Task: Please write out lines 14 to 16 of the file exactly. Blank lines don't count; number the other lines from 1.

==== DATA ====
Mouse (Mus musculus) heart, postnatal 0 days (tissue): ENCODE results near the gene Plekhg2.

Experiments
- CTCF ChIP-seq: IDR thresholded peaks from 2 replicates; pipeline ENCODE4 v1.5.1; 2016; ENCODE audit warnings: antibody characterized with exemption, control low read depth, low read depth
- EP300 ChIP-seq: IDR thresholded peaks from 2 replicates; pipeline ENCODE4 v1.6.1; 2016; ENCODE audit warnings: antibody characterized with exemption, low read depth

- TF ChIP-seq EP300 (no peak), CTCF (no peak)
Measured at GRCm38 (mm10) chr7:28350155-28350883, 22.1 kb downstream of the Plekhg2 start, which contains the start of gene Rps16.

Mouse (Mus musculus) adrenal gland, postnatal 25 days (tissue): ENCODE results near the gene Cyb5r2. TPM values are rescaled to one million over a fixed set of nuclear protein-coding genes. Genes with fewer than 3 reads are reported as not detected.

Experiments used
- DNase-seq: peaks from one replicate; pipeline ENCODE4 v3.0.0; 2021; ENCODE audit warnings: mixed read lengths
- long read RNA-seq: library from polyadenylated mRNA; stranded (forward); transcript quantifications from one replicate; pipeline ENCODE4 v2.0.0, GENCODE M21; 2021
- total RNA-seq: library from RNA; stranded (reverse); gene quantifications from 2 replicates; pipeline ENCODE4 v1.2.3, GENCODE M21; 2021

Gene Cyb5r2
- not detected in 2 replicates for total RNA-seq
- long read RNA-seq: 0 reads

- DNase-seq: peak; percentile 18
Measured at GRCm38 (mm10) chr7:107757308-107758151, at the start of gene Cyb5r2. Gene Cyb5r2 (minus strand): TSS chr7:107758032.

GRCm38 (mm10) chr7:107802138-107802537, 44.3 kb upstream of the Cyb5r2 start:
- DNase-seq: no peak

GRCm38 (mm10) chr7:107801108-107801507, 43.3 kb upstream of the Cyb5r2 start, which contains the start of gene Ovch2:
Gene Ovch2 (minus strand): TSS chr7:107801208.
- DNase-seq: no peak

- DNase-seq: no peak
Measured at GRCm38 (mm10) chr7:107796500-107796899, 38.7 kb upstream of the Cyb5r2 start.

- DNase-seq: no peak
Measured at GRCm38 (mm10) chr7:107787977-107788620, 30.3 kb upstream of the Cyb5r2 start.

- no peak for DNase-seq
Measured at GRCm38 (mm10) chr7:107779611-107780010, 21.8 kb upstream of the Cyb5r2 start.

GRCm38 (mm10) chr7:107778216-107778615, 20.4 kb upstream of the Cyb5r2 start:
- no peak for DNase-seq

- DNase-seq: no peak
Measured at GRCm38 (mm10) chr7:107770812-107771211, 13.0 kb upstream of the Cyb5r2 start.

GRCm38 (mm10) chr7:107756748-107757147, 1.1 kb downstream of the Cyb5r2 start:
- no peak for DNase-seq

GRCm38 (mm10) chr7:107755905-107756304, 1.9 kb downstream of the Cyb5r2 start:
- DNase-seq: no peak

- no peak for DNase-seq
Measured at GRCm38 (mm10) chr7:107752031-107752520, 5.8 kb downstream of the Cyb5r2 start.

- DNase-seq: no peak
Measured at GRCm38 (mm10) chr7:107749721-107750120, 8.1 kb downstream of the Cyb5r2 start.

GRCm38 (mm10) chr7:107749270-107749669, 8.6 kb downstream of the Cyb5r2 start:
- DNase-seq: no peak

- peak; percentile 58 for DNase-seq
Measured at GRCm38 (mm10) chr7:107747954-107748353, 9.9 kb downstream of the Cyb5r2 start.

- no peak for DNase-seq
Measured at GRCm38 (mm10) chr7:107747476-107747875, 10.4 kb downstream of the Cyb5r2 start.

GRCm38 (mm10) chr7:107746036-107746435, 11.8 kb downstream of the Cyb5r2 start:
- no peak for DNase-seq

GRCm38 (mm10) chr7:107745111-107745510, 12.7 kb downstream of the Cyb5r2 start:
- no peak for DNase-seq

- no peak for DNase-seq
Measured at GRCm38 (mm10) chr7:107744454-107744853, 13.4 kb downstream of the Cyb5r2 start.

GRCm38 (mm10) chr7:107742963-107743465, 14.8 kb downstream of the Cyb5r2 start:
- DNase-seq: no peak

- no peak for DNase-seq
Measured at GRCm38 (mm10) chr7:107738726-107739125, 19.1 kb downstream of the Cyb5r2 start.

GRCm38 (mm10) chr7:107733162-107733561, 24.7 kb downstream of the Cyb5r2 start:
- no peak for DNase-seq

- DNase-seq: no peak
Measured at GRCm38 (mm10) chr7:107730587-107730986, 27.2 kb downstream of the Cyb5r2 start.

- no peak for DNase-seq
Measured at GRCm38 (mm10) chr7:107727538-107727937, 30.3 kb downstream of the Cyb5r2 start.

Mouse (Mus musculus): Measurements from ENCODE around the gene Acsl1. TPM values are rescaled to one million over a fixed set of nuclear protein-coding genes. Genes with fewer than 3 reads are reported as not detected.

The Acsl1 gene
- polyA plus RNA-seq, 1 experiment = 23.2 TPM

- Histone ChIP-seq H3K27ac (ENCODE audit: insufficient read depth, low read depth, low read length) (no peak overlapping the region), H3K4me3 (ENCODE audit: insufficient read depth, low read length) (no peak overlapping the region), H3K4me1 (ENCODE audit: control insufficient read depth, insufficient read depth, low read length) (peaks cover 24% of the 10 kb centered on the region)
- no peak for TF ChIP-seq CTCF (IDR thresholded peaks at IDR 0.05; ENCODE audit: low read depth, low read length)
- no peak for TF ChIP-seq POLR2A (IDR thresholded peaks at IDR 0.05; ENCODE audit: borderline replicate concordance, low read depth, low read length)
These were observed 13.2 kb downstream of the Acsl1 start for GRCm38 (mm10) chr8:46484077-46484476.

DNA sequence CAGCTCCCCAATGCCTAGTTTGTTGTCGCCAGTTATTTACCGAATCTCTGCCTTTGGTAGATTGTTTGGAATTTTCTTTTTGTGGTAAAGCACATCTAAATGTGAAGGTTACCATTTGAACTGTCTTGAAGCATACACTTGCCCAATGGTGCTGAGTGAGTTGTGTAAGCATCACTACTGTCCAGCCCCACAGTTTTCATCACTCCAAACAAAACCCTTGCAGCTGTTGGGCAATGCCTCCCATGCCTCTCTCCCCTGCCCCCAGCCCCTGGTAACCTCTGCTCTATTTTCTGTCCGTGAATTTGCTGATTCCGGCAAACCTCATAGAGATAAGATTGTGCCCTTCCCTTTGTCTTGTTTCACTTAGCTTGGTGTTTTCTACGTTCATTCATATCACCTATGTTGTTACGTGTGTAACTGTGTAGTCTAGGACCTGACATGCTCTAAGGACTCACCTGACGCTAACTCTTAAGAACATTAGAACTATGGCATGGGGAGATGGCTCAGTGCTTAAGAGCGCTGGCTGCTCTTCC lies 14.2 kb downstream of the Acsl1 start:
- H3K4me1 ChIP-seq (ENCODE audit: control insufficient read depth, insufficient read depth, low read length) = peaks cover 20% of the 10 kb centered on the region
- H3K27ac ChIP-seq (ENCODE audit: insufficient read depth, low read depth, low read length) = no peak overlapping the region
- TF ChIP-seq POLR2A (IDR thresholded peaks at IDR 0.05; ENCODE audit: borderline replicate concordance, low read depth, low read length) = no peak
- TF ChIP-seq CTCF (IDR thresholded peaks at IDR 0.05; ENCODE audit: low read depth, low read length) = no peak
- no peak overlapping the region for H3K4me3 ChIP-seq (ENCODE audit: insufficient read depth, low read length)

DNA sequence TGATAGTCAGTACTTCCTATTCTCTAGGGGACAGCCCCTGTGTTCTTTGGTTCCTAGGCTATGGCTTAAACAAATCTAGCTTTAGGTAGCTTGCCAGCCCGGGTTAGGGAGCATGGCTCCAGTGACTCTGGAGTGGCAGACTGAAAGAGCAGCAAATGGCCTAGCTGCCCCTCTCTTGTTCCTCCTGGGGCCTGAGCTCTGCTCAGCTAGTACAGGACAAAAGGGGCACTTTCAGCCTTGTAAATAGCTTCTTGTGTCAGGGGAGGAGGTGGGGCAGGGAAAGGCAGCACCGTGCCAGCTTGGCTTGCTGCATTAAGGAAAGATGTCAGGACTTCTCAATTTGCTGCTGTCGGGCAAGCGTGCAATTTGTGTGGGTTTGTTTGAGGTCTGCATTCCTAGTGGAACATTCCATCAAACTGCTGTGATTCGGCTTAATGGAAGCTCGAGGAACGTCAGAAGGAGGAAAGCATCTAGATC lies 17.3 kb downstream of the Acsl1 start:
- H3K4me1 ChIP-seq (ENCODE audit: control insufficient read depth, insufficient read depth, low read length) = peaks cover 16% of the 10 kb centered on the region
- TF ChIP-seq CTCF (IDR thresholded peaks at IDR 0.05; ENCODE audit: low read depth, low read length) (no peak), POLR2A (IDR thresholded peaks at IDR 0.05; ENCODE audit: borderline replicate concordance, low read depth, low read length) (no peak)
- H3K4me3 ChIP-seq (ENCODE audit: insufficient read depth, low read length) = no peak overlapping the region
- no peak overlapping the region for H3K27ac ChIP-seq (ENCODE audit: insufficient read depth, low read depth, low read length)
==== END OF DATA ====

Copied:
- long read RNA-seq: 0 reads

- DNase-seq: peak; percentile 18
Measured at GRCm38 (mm10) chr7:107757308-107758151, at the start of gene Cyb5r2. Gene Cyb5r2 (minus strand): TSS chr7:107758032.